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Charity partner news

Cambridge charity launches crowdfunding campaign to raise £30,000 for the first global AKU registry.

Cambridge-based charity, the AKU Society, has launched a campaign to fund a vital patient registry to help patients worldwide with the ultra-rare disease Alkaptonuria (AKU) access the care and support they deserve.

Also known as Black Bone Disease, AKU turns patients’ bones and cartilage black, causing severe disability as life progresses. This is due to a missing enzyme that causes the body to accumulate a substance called homogentisic acid at 2,000 times the normal rate.

The money raised, £30,000, will establish a global database of AKU patients across the globe to assist governments and medical professionals in getting treatments to patients – along with researchers working to find an ultimate cure for the disease.

CEO and Chair of the AKU Society Dr Nick Sireau said: ‘This is a crucially important project to make a significant difference to the lives of AKU patients around the world. We will be gathering information that will enable us to make the case for access to treatment in many different countries. Please support our campaign and share widely!’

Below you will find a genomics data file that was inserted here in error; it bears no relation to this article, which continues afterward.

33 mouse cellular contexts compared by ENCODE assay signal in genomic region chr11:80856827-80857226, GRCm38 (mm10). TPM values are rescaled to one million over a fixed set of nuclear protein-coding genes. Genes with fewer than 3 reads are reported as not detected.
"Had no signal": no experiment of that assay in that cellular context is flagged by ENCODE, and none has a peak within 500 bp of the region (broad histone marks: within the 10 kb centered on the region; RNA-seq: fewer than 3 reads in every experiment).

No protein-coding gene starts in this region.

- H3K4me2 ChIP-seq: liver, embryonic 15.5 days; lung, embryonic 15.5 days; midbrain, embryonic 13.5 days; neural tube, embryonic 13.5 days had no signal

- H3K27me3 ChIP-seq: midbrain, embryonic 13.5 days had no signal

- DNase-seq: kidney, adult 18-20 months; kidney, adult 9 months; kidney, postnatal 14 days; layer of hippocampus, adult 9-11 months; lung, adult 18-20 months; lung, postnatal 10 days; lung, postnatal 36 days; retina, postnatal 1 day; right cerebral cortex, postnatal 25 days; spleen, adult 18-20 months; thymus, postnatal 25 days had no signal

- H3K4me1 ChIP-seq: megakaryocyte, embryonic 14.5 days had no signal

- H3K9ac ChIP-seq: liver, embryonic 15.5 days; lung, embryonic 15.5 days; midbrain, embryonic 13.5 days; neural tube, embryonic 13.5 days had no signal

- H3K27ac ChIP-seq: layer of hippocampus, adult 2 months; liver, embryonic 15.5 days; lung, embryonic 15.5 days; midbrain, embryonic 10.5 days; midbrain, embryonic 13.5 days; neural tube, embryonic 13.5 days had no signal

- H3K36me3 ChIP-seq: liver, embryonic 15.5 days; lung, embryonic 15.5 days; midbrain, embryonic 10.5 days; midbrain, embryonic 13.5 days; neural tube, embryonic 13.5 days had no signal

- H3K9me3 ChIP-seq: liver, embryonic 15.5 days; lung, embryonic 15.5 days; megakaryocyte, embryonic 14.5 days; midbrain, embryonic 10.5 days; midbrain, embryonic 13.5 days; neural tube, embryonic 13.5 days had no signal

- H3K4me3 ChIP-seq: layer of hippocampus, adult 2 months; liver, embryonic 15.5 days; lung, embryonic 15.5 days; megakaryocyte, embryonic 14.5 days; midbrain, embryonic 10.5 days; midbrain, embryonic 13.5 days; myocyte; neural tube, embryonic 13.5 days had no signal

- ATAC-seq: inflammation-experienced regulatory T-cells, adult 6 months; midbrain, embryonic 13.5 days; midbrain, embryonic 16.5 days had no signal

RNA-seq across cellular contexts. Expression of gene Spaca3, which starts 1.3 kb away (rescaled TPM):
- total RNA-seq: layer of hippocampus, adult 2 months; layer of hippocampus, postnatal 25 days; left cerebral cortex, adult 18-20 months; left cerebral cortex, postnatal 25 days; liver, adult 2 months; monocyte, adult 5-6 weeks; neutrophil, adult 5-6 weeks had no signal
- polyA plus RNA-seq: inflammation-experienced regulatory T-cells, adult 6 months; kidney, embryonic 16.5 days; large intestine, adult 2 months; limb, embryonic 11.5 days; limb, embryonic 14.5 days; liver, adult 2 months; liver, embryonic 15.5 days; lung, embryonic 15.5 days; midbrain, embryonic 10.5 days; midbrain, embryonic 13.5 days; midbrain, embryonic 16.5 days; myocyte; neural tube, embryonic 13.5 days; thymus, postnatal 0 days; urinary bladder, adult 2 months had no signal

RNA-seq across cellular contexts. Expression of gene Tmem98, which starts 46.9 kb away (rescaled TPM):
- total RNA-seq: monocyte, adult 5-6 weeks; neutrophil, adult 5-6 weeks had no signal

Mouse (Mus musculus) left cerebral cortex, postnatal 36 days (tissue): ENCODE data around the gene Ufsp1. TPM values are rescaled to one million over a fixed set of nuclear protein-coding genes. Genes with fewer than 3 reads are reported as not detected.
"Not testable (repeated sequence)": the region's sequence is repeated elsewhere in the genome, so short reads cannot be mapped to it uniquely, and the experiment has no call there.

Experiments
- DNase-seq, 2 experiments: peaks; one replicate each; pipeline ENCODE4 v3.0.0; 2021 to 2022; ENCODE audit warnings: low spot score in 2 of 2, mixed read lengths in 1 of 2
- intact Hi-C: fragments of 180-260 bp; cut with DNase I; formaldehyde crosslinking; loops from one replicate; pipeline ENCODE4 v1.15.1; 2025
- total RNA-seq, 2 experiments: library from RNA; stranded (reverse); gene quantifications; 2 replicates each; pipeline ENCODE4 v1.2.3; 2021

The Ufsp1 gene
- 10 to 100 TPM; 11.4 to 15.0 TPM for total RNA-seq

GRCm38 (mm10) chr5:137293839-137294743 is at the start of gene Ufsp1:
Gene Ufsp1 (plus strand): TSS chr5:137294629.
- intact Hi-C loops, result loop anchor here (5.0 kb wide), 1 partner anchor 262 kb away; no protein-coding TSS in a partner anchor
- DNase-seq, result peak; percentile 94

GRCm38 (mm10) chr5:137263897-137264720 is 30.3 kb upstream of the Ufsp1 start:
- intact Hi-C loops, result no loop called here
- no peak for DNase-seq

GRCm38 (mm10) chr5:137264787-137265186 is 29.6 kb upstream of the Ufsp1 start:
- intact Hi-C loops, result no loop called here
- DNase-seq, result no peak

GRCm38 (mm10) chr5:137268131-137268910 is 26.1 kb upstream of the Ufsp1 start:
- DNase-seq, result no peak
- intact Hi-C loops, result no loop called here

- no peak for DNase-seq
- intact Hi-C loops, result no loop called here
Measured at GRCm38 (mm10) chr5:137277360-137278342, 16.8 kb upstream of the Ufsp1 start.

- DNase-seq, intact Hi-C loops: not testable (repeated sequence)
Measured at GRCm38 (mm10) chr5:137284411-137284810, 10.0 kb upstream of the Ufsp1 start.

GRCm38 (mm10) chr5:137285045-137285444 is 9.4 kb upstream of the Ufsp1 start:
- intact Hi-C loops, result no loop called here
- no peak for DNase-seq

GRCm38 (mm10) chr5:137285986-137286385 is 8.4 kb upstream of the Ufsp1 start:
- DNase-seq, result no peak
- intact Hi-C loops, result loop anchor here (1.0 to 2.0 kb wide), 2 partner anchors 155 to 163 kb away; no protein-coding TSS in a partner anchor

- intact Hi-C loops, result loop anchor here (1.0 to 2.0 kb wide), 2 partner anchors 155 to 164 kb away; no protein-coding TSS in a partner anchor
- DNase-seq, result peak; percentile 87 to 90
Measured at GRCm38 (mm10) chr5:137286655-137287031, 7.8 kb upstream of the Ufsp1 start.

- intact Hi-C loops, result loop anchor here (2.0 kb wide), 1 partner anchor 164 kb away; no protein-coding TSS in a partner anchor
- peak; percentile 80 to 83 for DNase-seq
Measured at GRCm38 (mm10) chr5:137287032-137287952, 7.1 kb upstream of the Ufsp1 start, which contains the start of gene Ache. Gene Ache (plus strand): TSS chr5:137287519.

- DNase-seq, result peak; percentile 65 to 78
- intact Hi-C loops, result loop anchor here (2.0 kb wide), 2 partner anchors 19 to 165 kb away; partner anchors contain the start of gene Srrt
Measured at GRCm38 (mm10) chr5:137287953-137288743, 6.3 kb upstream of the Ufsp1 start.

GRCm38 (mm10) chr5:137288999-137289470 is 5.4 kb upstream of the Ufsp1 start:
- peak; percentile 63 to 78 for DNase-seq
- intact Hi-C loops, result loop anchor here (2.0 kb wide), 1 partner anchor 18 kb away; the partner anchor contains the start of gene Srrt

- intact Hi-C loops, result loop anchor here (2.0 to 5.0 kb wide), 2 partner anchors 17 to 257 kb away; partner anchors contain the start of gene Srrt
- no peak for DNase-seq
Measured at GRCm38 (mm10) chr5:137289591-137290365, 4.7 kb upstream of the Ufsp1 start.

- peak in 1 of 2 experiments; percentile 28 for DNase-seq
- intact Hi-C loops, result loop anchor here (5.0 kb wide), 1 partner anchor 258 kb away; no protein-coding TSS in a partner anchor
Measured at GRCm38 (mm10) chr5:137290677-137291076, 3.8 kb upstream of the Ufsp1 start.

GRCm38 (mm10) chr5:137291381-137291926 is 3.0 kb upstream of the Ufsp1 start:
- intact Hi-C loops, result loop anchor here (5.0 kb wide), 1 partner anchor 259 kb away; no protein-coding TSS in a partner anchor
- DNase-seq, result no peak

The five-week appeal launched on Tuesday 9th November to 14th December and is hosted on https://chuffed.org/project/theakusociety where you can donate. For other ways to give, please email info@akusociety.org.

About Alkaptonuria (AKU)

Alkaptonuria, also known as Black Bone Disease, was the first identified genetic disease. It causes a build-up of homogentisic acid in the body that binds to patients’ bones, cartilage, and other tissues, turning them black and brittle. This leads to a variety of life-changing disabilities. Patients develop early onset osteoarthritis, which can destroy every joint in the body. One patient describes how “it feels as if your bones are wrapped in barbed wire.” The immobilising nature of the disease can lead to social isolation, unemployment, and chronic pain. Heart disease can also form because of the hardening of tissue in the heart valves.

About the AKU Society

Founded in 2003, the AKU Society offers life-changing support to patients and their families. It provides patients with personalised care and home visits, along with the latest information from specialist workshops, a new website, social media and online patient communities. The AKU Society sees a future where no-one born with AKU anywhere in the world has the symptoms of this disease. Through patient support, community building and medical research, the AKU Society aims to transform the lives of AKU patients.

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